About two months after this relationship started we went out for drinks and I ended up getting very agitated, all of my fears spilled out. “I’m DAMAGED. I am BROKEN and RUINED.”

I remember shouting those words repeatedly, while tears streamed down my face. I truly believed those thoughts, that I was damaged, that because of what happened I didn’t deserve to be happy, and that I was broken and dirty and no sane guy could ever love me because I allowed myself to be spoiled. I had a breakdown on a side street while I tried to run away from someone I cared about. He didn’t let me run, he stayed and spent a great deal of time helping me to realize that I was worthy of love and that the rapist was the one with issues not me. In a way though, I was right, psychologically I was broken at the time because I had a warped sense of myself. I allowed the actions if a pathetic disgusting piece of garbage to impact how I viewed myself and how I believed those I loved would view me.

That is why I believe that Anna’s rape was realistically portrayed. Like me, she feared for how her husband’s view of her might change much like how I believed my own rape affected my ability to be loved. She too believed that she was unclean and damaged, I found it painful to hear the same words I used come out of her mouth.

These worries about the reactions of others are not solely aimed at our significant others, I was terrified about the reaction my father and mother would have. My mother was told three months after the fact and she was devastated that she hadn’t been able to protect her child (my father still doesn’t know). We seek to protect those we love whether it is because we fear their views of us will change or because they will seek retribution on our behalf. In that way, they take on the plight of the victim and their behaviours, real or perceived, will affect how the victim moves forward. I do not believe that a desire to protect those we love from sharing our pain is weakness, I believe this is based on what a person values, their personality, and any other number of variables.
Anna did share her story with her husband, after a great deal of agony on both sides. She did not, however, share the rapist’s identity for fear of what her husband might do for retribution. Once again, I know this feeling, my significant other was so angry when I told him about what happened that he informed me that he would physically assault the guy if they ever met … while that would’ve given me some short term joy it would have resulted in more long term difficulties. Downton shows this reaction, it shows how a rape not only affects the individual but also all those who love the individual who has been raped.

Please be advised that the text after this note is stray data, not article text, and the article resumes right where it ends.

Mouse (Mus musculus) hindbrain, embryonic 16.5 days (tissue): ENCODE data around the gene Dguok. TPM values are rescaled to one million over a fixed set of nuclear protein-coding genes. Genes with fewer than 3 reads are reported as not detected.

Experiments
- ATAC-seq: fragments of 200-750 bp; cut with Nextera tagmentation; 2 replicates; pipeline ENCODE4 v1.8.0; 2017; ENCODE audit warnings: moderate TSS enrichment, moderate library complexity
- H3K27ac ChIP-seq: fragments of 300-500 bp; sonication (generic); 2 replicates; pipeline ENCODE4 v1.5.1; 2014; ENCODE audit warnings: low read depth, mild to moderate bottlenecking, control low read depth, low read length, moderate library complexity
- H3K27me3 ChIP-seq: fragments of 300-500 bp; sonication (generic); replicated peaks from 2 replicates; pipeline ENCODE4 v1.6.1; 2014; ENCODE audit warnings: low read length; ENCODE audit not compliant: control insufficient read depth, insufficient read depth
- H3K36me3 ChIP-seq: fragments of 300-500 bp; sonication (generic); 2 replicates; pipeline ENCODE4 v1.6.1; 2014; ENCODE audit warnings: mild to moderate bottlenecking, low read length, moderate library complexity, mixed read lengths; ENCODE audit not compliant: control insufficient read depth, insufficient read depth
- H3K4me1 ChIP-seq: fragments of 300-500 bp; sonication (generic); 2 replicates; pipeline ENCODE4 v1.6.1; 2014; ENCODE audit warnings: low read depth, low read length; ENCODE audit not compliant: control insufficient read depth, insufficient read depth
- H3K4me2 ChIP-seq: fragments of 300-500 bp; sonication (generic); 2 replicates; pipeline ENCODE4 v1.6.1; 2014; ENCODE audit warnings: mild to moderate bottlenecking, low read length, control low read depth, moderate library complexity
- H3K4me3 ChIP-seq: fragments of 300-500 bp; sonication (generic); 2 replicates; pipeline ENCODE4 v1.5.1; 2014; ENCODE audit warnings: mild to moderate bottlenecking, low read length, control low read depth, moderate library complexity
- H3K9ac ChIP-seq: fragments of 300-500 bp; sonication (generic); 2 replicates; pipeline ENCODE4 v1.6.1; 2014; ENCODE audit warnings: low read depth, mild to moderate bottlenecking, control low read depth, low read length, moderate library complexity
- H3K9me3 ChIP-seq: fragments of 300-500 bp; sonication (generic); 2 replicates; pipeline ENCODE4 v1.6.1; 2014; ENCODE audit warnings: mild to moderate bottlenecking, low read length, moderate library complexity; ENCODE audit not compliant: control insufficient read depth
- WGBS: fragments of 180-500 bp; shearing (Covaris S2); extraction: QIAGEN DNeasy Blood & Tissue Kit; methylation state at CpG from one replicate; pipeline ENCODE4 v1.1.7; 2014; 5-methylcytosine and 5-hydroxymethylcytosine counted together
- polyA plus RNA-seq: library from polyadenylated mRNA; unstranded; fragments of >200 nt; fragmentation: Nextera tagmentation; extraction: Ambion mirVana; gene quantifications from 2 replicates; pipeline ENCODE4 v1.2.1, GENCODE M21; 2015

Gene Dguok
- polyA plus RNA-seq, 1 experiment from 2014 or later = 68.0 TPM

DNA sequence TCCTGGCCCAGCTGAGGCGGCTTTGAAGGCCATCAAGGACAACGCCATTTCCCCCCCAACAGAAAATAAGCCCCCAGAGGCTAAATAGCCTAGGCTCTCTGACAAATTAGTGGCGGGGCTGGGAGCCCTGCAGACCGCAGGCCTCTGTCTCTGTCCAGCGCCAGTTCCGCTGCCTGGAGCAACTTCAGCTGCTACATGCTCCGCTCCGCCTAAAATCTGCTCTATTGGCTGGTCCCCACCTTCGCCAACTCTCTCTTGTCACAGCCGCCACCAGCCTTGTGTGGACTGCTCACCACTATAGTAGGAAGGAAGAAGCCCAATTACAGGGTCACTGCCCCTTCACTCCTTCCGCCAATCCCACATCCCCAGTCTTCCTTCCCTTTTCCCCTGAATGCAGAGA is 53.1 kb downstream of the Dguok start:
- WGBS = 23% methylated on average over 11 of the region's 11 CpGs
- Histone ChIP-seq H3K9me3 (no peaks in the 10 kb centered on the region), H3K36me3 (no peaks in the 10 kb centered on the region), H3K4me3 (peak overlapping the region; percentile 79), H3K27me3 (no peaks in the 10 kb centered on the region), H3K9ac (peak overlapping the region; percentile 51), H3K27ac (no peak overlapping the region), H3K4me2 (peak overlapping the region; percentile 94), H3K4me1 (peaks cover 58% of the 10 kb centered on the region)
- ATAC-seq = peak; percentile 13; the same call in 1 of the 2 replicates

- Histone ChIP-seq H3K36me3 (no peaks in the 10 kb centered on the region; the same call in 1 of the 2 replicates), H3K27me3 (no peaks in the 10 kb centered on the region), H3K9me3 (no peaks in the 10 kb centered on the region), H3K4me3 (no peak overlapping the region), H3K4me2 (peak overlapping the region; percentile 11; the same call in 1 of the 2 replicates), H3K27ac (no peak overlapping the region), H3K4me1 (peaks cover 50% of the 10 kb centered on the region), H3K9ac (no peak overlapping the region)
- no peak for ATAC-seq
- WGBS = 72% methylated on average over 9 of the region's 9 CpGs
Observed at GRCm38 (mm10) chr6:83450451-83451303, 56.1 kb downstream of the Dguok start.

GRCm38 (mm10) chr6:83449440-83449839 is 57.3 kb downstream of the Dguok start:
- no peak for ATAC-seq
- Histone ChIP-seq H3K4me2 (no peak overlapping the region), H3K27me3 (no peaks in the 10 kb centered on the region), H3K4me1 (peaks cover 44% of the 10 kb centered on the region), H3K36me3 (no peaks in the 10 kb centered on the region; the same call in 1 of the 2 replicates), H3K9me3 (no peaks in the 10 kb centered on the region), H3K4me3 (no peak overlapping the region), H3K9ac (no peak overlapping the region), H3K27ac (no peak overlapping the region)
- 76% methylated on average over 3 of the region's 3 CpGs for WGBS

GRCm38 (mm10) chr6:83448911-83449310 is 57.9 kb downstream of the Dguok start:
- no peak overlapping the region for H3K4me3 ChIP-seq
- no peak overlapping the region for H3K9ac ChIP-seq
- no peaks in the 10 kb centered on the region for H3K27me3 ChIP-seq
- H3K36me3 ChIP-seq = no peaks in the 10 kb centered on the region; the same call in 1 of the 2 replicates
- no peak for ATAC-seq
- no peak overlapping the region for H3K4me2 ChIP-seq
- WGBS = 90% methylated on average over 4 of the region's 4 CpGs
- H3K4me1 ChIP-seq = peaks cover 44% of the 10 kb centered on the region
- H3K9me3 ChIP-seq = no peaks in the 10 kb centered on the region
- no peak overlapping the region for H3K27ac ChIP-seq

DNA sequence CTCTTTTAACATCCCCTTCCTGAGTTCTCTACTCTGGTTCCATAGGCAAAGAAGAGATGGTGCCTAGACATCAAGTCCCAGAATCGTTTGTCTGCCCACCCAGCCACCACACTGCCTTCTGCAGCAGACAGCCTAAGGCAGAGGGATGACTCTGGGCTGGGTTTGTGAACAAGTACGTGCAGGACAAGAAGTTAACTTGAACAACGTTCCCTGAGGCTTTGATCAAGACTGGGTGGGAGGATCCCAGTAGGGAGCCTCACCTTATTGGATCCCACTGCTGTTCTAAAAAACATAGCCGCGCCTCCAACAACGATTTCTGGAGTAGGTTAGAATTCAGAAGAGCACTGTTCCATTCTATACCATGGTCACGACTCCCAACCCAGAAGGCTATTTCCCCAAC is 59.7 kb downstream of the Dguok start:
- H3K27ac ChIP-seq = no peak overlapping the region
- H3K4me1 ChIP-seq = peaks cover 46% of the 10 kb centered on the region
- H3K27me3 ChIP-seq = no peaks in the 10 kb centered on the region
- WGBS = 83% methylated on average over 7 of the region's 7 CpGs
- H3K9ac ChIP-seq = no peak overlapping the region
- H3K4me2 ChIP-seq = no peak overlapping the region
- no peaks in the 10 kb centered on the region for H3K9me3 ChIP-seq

There are infinite ways to cope with rape, when I read the buzzfeed article I felt like they were harping on individuals who, like myself, struggled with how they could relate to their loved ones after such an event. Struggling to adapt after a life-changing event is normal, being raped turns your life upside down and truly affects how you interact with those you love. The article is written in such a way that those individuals who do not use their rape to their advantage (WHAT?!) are lesser in some way. Well I am not lesser, I am open about what happened to me, I have learned from it, and I think it has even made me stronger. I am not a victim, I am a survivor and woe be the person who thinks otherwise.

3 thoughts on ““I am not a victim”: How I found my Kindred Spirit on Downton Abbey

  1. This man has a wife who went through what you did…but in her childhood for a number of years at night (the family had outdoor plumbing) by an older half-brother. Will Anna and Bates ever come to terms with it? I’ve not kept up with the story, but I’ve a sensitivity for this thing. Hard enough these days….even worse in the early 1920’s or so!

  2. Pingback: Tampons: Hate Living With ‘Em but Can’t Live Without ‘Em, So Let’s Not Pay Tax on ‘Em | Elle Beaver